The Science: Chemicals inside these plants called ginsenosides are thought to ramp up the physiological pathway that makes nitric oxide, the neurotransmitter that gets the blood flowing during penile erection. Some studies support that idea: one found that ginsenoside-rich ginseng berry extracts relaxed smooth muscle inside rabbit erectile tissue. But so far there haven’t been high-quality double-blind and randomized trials of the chemicals’ effect on humans. The jury’s still out on whether ginsenosides have any effect on people at all, or (if they do) whether they work as well as medications like Viagra.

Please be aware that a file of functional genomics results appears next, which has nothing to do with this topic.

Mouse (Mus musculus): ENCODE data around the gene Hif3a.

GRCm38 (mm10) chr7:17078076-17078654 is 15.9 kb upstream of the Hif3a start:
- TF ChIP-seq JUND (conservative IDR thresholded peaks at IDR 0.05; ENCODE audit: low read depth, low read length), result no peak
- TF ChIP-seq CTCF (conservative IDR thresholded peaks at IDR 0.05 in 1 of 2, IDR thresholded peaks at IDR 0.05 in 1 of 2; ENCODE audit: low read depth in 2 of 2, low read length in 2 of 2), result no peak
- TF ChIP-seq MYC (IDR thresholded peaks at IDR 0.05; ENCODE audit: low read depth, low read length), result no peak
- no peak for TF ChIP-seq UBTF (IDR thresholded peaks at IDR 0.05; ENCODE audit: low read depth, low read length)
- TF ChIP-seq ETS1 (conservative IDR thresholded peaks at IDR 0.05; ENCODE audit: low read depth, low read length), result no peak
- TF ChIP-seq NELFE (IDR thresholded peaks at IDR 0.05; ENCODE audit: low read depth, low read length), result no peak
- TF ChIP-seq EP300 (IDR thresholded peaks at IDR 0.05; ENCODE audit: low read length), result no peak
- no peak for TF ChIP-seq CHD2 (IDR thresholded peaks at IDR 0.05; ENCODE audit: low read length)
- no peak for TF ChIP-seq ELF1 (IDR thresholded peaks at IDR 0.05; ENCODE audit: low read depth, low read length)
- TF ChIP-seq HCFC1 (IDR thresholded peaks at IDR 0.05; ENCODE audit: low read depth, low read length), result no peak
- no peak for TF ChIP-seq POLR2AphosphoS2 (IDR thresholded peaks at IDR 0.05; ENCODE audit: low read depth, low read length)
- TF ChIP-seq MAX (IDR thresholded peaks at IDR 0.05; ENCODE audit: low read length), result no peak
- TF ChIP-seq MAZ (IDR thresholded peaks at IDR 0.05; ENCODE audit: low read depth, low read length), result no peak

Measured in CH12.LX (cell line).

The utilisation of ethnobotanical indigenous knowledge is vital in male sexual reproductive health care delivery in western Uganda. Reproductive health care is the second most prevalent health care problem in Africa. However, this concept of reproductive health care has been focusing mainly on women disregarding men. Thus, some diseases such as sexual impotence and erectile dysfunction that deserve mention are regarded as petty though important in economic productivity, family stability and sexually transmitted diseases control including HIV/AIDS.